As Father's Day nears, there is something weighing on my mind, and dear to my heart, that I want to share with you: Earlier this year, my father and founder of SouthOrd Locksmith Tools, Larry Newberry, passed away.
One of my favorite photos of Dad when he was young: Hunting for arrowheads in Tennessee
I’ve been debating about whether to write this for a while now. We don’t share many personal aspects of our company, like that SouthOrd is a family-owned and operated business. But Dad gave his all to make this business succeed, and a recent trip to his childhood home gave me a new appreciation for the man that he was. So I want to honor his memory, and to share a little of his life with you…
My dad was raised with his brother, from a young age, in Livingston, TN, by his widowed grandmother, Granny Pearl. Granny Pearl was an honest and hard-working woman, and the boys’ needs were, quite literally, provided for by her hands – Granny Pearl sewed the boys’ clothes. She grew their vegetables out in the garden, and meat was smoked out back in the smoke-shed. Rainwater was collected in a cistern and pumped out for use, with home-made soap, to wash laundry. This humble origin was the root of my dad’s core values: hard work and providing for family. And, it also was the seed to wanting something more.
Granny Pearl, in front of her home in Livingston, Tennessee
While my dad and his brother were raised by Granny Pearl at a young age, his parents moved to Indiana to establish life there. Both his father, a veteran of World War II, and his mother worked at Guide Lamp, assembling headlights for General Motors vehicles. My dad and his brother came to live with their parents in Indiana in their early teens. There, my dad finished out school, went to police academy, and earned his bachelor’s and master’s degrees in business and in mathematics.
My dad's parents, Bedford and Roselle Newberry
Dad, by his patrol car in Anderson, Indiana
Dad served as police officer in Indiana for several years, while I was young. He worked at the local PAL Club (the Police Athletic League), and was a boxer there. I vaguely remember going to the PAL Club when I was little, but I never saw his fights. Most memories that I have of Dad, when I was that young, were of him, and a few of his friends, playing music together in our living room—my dad playing either on the banjo or the guitar.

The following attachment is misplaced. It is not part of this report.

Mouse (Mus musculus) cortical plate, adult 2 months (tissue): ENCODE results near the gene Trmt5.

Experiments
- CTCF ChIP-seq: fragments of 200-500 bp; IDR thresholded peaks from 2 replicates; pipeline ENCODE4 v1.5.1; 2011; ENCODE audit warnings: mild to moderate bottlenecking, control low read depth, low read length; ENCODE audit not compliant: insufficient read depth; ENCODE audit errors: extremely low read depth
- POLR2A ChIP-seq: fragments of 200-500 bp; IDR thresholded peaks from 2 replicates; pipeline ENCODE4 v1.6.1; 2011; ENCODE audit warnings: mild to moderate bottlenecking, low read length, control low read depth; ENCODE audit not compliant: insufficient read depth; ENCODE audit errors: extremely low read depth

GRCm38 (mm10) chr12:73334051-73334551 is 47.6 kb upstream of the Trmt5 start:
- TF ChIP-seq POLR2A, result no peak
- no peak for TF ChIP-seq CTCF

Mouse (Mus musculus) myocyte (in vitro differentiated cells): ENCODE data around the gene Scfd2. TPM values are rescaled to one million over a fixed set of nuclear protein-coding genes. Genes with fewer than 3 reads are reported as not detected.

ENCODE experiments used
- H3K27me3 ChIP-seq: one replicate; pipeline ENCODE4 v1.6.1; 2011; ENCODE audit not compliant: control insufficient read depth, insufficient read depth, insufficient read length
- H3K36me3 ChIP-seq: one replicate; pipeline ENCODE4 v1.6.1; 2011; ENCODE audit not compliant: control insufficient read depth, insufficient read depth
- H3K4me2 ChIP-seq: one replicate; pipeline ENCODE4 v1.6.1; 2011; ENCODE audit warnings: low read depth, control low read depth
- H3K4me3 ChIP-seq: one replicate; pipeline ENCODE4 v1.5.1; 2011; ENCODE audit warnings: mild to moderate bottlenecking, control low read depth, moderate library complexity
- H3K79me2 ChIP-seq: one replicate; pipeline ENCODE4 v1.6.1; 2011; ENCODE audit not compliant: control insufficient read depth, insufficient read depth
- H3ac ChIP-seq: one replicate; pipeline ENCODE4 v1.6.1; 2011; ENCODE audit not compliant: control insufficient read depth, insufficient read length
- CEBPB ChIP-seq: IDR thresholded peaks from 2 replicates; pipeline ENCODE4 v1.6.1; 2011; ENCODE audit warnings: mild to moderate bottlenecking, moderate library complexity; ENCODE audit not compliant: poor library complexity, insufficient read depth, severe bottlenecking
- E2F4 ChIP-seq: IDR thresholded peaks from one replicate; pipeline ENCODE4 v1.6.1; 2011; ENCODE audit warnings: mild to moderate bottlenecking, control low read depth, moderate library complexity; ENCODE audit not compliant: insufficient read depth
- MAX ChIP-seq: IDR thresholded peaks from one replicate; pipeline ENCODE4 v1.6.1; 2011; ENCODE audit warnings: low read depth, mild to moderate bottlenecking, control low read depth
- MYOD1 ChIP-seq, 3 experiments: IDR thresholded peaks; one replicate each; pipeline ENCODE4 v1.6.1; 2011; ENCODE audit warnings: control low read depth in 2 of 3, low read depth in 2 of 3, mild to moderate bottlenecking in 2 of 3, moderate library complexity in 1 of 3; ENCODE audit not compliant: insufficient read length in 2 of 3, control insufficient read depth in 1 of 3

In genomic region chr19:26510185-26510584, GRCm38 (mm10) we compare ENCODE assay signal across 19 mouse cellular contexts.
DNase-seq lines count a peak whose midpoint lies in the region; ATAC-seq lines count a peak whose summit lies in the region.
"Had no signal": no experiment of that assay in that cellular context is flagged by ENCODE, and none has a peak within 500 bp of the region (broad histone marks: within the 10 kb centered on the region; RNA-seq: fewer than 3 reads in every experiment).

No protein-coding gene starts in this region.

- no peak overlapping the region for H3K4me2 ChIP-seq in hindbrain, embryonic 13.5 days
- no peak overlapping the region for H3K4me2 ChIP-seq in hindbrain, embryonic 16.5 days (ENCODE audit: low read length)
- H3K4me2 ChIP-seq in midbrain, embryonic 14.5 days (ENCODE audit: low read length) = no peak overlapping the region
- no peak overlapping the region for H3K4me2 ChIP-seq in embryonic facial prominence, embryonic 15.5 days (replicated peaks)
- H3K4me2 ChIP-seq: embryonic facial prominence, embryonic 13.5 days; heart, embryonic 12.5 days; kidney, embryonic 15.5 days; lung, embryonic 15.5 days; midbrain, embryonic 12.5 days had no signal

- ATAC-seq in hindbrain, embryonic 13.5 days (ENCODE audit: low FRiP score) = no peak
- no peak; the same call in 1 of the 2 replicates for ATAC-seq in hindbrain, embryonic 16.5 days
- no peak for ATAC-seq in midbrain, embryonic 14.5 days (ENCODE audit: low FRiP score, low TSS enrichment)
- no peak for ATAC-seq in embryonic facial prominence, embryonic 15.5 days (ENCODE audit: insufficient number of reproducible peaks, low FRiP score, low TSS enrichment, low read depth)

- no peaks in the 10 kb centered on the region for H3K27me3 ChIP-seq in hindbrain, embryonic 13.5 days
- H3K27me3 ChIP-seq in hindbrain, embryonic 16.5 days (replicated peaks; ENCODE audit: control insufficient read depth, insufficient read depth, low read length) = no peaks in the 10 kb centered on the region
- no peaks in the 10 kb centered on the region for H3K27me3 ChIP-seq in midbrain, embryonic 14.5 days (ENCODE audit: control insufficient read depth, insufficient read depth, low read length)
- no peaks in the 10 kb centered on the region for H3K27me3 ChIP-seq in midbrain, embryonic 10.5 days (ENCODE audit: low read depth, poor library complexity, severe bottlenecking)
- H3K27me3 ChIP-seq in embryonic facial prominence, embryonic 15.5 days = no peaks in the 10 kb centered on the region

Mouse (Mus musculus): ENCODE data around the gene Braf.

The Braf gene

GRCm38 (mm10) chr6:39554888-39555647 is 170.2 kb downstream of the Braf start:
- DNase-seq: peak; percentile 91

Dad, on the right, playing guitar in our living room in Indiana
After his service at the police department in Anderson, when we moved to Florida, Dad became a parole officer, he taught mathematics at a local community college, and he worked for the Postal Service for many, many years. He was a hard worker, driven to provide for his family, but he aspired to succeed in something he created himself. Over the years, while he was working in his various professions, he started a number of businesses, including a gun shop, and a mail-order company, Turtle Island, which sold unique items from around the world, like alpaca sweaters from South America, and Schott Naval pea coats.
Then, in the late 1980’s, Dad started a new business, Southern Ordnance, which initially sold brass knuckles, knives and self defense products, and locksmith tools from some of the most well-known brands at the time, HPC and Majestic. His ideas to improve the quality and design of lock picking tools on the market inspired him to begin SouthOrd Locksmith Tools, with the introduction of stainless steel lock picks, rivetless stainless handles, aluminum electric lock picks, and the SouthOrd original-design jackknife lock pick set.
Over the years, SouthOrd has worked to build a reputation of quality tools, innovative design and excellent service. These are values my husband and I strived to maintain in the 20-plus years we have worked with my dad, and in the more recent years that we have run the business for him. And we will continue to run SouthOrd with these same values.
Thank you, from the bottom of my heart, for sharing this glimpse of my dad with me. He was an absolutely amazing man. He was sharp and funny. He was complex and driven. He loved his family deeply. He was genuine, and he lived life on his own terms. I am honored to have known him, and grateful to have had him as my dad. ~ Megan